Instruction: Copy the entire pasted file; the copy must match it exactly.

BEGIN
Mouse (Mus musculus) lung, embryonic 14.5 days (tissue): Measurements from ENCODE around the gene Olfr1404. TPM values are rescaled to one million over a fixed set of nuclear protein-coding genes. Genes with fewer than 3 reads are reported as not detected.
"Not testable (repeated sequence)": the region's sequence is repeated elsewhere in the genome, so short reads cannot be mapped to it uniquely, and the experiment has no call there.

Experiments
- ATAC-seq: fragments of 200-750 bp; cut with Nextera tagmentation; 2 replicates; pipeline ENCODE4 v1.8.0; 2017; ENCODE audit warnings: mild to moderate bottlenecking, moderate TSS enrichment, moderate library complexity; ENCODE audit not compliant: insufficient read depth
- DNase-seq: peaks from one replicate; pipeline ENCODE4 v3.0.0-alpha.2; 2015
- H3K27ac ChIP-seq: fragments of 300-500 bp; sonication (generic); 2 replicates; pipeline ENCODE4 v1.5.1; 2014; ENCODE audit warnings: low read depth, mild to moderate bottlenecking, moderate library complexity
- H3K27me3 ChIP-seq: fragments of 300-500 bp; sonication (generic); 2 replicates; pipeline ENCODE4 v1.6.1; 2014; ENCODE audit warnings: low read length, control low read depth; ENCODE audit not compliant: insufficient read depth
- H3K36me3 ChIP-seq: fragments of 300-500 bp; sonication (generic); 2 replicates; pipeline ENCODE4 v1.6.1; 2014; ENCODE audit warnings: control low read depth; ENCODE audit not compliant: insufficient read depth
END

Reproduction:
Mouse (Mus musculus) lung, embryonic 14.5 days (tissue): Measurements from ENCODE around the gene Olfr1404. TPM values are rescaled to one million over a fixed set of nuclear protein-coding genes. Genes with fewer than 3 reads are reported as not detected.
"Not testable (repeated sequence)": the region's sequence is repeated elsewhere in the genome, so short reads cannot be mapped to it uniquely, and the experiment has no call there.

Experiments
- ATAC-seq: fragments of 200-750 bp; cut with Nextera tagmentation; 2 replicates; pipeline ENCODE4 v1.8.0; 2017; ENCODE audit warnings: mild to moderate bottlenecking, moderate TSS enrichment, moderate library complexity; ENCODE audit not compliant: insufficient read depth
- DNase-seq: peaks from one replicate; pipeline ENCODE4 v3.0.0-alpha.2; 2015
- H3K27ac ChIP-seq: fragments of 300-500 bp; sonication (generic); 2 replicates; pipeline ENCODE4 v1.5.1; 2014; ENCODE audit warnings: low read depth, mild to moderate bottlenecking, moderate library complexity
- H3K27me3 ChIP-seq: fragments of 300-500 bp; sonication (generic); 2 replicates; pipeline ENCODE4 v1.6.1; 2014; ENCODE audit warnings: low read length, control low read depth; ENCODE audit not compliant: insufficient read depth
- H3K36me3 ChIP-seq: fragments of 300-500 bp; sonication (generic); 2 replicates; pipeline ENCODE4 v1.6.1; 2014; ENCODE audit warnings: control low read depth; ENCODE audit not compliant: insufficient read depth